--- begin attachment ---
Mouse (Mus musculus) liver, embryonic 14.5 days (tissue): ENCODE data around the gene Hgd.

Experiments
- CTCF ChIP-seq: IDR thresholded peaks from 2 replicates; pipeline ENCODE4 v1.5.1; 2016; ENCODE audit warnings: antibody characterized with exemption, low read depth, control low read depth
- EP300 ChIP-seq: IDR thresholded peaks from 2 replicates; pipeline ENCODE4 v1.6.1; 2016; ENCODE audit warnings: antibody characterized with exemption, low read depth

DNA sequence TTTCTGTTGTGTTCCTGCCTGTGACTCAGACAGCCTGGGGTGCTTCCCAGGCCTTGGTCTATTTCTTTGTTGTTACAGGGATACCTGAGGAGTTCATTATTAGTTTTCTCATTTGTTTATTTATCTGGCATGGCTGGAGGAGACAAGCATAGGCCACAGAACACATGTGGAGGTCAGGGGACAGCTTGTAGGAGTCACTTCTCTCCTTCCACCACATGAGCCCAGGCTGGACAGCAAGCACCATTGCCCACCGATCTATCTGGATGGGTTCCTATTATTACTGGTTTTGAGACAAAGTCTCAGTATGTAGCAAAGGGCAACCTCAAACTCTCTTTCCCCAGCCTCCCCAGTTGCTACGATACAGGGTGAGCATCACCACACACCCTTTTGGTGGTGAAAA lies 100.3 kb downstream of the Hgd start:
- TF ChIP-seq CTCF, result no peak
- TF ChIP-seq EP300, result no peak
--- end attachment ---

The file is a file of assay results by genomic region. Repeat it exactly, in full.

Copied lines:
Mouse (Mus musculus) liver, embryonic 14.5 days (tissue): ENCODE data around the gene Hgd.

Experiments
- CTCF ChIP-seq: IDR thresholded peaks from 2 replicates; pipeline ENCODE4 v1.5.1; 2016; ENCODE audit warnings: antibody characterized with exemption, low read depth, control low read depth
- EP300 ChIP-seq: IDR thresholded peaks from 2 replicates; pipeline ENCODE4 v1.6.1; 2016; ENCODE audit warnings: antibody characterized with exemption, low read depth

DNA sequence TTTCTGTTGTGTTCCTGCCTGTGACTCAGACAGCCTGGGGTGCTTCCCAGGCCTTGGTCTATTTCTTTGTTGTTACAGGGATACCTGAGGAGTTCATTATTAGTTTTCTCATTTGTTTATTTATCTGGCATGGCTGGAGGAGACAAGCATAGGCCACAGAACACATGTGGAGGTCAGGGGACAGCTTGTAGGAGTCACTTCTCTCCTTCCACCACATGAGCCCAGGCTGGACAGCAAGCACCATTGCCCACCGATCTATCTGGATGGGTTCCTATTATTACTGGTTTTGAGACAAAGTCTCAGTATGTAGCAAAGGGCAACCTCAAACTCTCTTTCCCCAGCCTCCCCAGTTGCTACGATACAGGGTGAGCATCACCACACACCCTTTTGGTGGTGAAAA lies 100.3 kb downstream of the Hgd start:
- TF ChIP-seq CTCF, result no peak
- TF ChIP-seq EP300, result no peak